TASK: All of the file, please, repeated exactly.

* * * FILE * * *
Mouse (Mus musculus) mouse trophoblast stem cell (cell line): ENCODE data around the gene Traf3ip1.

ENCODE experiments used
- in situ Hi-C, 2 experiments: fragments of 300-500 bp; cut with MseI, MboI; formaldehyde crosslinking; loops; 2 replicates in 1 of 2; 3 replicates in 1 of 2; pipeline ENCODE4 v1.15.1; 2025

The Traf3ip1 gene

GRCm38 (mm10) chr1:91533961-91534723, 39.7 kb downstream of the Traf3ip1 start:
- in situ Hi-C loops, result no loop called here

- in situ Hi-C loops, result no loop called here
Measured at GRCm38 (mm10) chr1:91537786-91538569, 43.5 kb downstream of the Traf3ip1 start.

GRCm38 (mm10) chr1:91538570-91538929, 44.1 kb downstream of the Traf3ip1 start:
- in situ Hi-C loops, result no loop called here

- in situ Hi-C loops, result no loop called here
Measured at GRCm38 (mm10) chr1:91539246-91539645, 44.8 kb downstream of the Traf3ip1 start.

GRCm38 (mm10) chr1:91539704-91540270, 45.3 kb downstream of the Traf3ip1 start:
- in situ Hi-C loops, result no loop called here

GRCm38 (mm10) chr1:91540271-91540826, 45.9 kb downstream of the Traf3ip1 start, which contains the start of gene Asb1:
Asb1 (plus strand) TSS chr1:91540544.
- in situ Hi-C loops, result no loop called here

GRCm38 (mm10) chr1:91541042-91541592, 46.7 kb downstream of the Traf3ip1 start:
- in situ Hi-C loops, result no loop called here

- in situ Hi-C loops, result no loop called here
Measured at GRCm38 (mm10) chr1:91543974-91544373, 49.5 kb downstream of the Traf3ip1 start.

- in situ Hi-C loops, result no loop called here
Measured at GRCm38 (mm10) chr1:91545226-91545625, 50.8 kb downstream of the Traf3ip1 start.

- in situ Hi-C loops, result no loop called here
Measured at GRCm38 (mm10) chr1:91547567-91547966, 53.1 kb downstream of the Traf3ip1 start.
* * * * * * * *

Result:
Mouse (Mus musculus) mouse trophoblast stem cell (cell line): ENCODE data around the gene Traf3ip1.

ENCODE experiments used
- in situ Hi-C, 2 experiments: fragments of 300-500 bp; cut with MseI, MboI; formaldehyde crosslinking; loops; 2 replicates in 1 of 2; 3 replicates in 1 of 2; pipeline ENCODE4 v1.15.1; 2025

The Traf3ip1 gene

GRCm38 (mm10) chr1:91533961-91534723, 39.7 kb downstream of the Traf3ip1 start:
- in situ Hi-C loops, result no loop called here

- in situ Hi-C loops, result no loop called here
Measured at GRCm38 (mm10) chr1:91537786-91538569, 43.5 kb downstream of the Traf3ip1 start.

GRCm38 (mm10) chr1:91538570-91538929, 44.1 kb downstream of the Traf3ip1 start:
- in situ Hi-C loops, result no loop called here

- in situ Hi-C loops, result no loop called here
Measured at GRCm38 (mm10) chr1:91539246-91539645, 44.8 kb downstream of the Traf3ip1 start.

GRCm38 (mm10) chr1:91539704-91540270, 45.3 kb downstream of the Traf3ip1 start:
- in situ Hi-C loops, result no loop called here

GRCm38 (mm10) chr1:91540271-91540826, 45.9 kb downstream of the Traf3ip1 start, which contains the start of gene Asb1:
Asb1 (plus strand) TSS chr1:91540544.
- in situ Hi-C loops, result no loop called here

GRCm38 (mm10) chr1:91541042-91541592, 46.7 kb downstream of the Traf3ip1 start:
- in situ Hi-C loops, result no loop called here

- in situ Hi-C loops, result no loop called here
Measured at GRCm38 (mm10) chr1:91543974-91544373, 49.5 kb downstream of the Traf3ip1 start.

- in situ Hi-C loops, result no loop called here
Measured at GRCm38 (mm10) chr1:91545226-91545625, 50.8 kb downstream of the Traf3ip1 start.

- in situ Hi-C loops, result no loop called here
Measured at GRCm38 (mm10) chr1:91547567-91547966, 53.1 kb downstream of the Traf3ip1 start.